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Magnetic Resonance Imaging

Magnetic resonance imaging is a safe and powerful technique to visualise the brain. Unlike older methods such as PET scanning, it does not involve radioactive compounds and results can be collected in a matter of milliseconds.

Hydrogen is the key to MRI in the body. Present in every cell in our bodies, in blood, fats and proteins, hydrogen particles possess a quality called spin which means they can be aligned by the strong magnetic fields of the scanner. Following alignment, radio wave pulses given at a certain frequency deflect the aligned atoms, resulting in the emission of a signal. This signal provides information about the tissues scanned. It is used to create detailed images of the brain.

Magnetic Resonance Image of the Brain

The Process of Magnetic Resonance Imaging  

Tissues, made up of cells, contain hydrogen (marked here as \/ in any direction) as a part of several substances.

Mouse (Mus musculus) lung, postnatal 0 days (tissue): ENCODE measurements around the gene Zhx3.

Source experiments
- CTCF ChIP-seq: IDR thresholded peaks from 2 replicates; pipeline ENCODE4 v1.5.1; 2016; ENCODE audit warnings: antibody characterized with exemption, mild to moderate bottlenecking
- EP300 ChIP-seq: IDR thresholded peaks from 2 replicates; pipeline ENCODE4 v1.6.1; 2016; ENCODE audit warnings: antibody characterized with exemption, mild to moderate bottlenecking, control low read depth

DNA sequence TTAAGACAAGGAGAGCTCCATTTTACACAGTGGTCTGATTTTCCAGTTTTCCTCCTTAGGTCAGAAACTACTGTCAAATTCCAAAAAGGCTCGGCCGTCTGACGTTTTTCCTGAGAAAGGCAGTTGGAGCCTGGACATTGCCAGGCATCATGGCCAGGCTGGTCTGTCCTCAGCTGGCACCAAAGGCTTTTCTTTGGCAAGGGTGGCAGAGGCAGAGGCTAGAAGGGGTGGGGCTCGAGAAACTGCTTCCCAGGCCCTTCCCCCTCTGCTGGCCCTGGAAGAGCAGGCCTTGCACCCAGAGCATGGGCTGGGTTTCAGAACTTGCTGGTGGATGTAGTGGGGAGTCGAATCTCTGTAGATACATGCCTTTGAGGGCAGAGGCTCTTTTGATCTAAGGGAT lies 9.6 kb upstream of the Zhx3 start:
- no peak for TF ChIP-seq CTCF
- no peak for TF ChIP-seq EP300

A strong magnetic field causes a property of hydrogen to line up leading to the formation of a magnetic field inside the tissue.

 

A short pulse of radio waves at a specific frequency deflects the hydrogen particles. The magnetic field is now in a different direction. This new magnetic field is detected as a signal by the scanner.

 

When the pulse is switched off, the hydrogen particles again align with the applied magnetic field.

As the particles realign, the magnetic field changes direction until it is back to this earlier alignment. The time taken for the particles to return is related to a figure, called here T1. T1 depends on the environment of the particles and is different for every substance.

 

The signal, given off when the particles returned to their earlier alignment is also different for every substance. This information and T1 are used by the scanner to create an MR image of the brain.